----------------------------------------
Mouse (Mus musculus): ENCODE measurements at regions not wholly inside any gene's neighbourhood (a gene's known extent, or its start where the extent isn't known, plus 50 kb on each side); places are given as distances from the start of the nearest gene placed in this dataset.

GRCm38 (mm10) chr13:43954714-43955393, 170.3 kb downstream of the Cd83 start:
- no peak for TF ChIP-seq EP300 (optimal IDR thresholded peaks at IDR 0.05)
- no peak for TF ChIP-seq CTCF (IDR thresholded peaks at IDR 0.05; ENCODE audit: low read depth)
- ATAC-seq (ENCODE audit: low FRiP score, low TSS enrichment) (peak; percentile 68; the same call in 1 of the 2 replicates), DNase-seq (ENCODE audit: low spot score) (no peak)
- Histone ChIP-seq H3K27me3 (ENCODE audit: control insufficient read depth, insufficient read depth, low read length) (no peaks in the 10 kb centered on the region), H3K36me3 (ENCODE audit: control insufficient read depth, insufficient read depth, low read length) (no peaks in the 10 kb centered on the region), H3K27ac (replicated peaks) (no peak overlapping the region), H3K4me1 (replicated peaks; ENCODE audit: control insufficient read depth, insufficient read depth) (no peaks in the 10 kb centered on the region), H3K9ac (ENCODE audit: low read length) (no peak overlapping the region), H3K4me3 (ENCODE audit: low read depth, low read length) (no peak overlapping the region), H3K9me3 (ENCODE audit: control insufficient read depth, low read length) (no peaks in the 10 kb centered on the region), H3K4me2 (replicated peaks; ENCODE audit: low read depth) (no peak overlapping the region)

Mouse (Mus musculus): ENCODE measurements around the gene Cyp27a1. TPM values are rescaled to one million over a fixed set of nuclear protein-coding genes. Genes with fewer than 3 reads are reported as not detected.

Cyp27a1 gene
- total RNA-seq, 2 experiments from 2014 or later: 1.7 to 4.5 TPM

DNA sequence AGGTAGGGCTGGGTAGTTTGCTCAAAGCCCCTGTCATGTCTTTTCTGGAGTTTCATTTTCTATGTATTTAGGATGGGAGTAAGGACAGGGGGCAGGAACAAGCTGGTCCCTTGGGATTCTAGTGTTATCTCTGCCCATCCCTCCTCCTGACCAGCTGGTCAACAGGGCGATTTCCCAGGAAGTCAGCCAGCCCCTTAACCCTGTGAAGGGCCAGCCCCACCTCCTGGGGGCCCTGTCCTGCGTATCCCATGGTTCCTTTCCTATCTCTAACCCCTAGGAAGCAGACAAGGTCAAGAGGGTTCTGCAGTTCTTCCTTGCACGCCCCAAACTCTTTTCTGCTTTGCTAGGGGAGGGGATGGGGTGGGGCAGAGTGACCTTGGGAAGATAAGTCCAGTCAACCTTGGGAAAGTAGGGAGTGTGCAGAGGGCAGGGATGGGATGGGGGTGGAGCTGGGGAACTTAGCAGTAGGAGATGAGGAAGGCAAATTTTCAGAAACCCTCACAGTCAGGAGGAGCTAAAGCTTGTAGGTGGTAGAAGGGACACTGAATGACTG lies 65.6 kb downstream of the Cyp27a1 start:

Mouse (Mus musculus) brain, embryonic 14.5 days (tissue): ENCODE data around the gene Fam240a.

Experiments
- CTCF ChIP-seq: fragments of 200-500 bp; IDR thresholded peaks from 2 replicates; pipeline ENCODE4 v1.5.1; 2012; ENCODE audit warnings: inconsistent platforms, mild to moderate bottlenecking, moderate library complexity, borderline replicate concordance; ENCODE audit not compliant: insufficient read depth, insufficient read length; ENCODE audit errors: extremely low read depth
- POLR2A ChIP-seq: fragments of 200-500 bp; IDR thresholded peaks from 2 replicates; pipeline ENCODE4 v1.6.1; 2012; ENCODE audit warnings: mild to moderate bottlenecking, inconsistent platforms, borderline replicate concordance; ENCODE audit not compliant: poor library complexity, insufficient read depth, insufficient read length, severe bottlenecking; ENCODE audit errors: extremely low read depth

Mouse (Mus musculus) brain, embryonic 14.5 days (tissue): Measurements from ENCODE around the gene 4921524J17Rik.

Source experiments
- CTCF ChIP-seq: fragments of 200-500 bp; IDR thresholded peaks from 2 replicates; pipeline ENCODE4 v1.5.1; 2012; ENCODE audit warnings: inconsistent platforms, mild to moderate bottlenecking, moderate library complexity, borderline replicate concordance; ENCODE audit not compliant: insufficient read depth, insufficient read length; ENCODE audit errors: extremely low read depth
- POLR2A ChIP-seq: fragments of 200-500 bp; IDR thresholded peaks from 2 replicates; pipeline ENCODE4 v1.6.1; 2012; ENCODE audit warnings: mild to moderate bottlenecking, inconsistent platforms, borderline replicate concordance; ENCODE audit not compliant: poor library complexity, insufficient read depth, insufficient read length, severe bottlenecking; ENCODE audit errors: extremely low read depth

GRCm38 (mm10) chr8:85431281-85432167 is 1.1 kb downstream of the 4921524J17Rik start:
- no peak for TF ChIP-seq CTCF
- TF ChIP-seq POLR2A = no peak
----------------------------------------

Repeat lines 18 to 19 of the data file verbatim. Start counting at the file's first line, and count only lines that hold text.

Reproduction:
- POLR2A ChIP-seq: fragments of 200-500 bp; IDR thresholded peaks from 2 replicates; pipeline ENCODE4 v1.6.1; 2012; ENCODE audit warnings: mild to moderate bottlenecking, inconsistent platforms, borderline replicate concordance; ENCODE audit not compliant: poor library complexity, insufficient read depth, insufficient read length, severe bottlenecking; ENCODE audit errors: extremely low read depth

GRCm38 (mm10) chr8:85431281-85432167 is 1.1 kb downstream of the 4921524J17Rik start: